Badminton – You don’t have to be fast like in tennis and raquetball (unless the other person is always slamming the birdie thingie). But you need space and equipment.

    Basketball – just shooting hoops.

    Seven-Up – kids game with a bouncy ball.

    Ping-pong – There’s a party game called round-robin ping-pong where people surround the table. One person serves the ball, sets down the paddle, and moves out of the way while the person behind him picks up the paddle. The person on the other side returns the serve, sets down the paddle, and moves out of the way. If anyone misses the ball or hits it out of bounds, they’re out. When it’s down to two people, you stay in your spot but you have to set down your paddle and spin around once before you can hit the ball back.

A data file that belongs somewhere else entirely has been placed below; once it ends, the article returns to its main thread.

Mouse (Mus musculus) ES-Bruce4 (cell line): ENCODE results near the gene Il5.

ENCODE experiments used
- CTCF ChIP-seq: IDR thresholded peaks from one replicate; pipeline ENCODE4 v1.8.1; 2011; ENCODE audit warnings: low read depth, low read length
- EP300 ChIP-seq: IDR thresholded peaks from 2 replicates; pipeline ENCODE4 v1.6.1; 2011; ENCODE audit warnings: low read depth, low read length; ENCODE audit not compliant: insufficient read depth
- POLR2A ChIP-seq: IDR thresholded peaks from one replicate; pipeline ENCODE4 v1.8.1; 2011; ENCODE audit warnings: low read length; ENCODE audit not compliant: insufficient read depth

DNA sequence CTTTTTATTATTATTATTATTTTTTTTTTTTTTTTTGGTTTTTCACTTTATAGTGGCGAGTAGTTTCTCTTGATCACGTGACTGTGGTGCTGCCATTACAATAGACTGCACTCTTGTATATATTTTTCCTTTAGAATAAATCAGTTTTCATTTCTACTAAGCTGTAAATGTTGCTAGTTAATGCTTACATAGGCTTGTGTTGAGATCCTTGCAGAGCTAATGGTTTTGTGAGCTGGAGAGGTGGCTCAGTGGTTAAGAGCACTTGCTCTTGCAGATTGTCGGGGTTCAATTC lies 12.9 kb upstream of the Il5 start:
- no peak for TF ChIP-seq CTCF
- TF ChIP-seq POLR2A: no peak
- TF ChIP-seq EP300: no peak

Other things my friends like:

    Those gym machines that are like skiing, I forget what they’re called. Yoga. Tai chi. Competition ballroom dancing. Dog walking/playing. Weight lifting–you can actually see yourself improving. Rowing (you need a team!). And my boyfriend really liked working on the production line at Dell, especially when he got the job of carrying things to or from the end of the line–he got very strong and fit!

    Things I want to try:

    More ballroom dances (no matter how many you know, there are always another one). Unfortunately, I’m spoiled for instructors.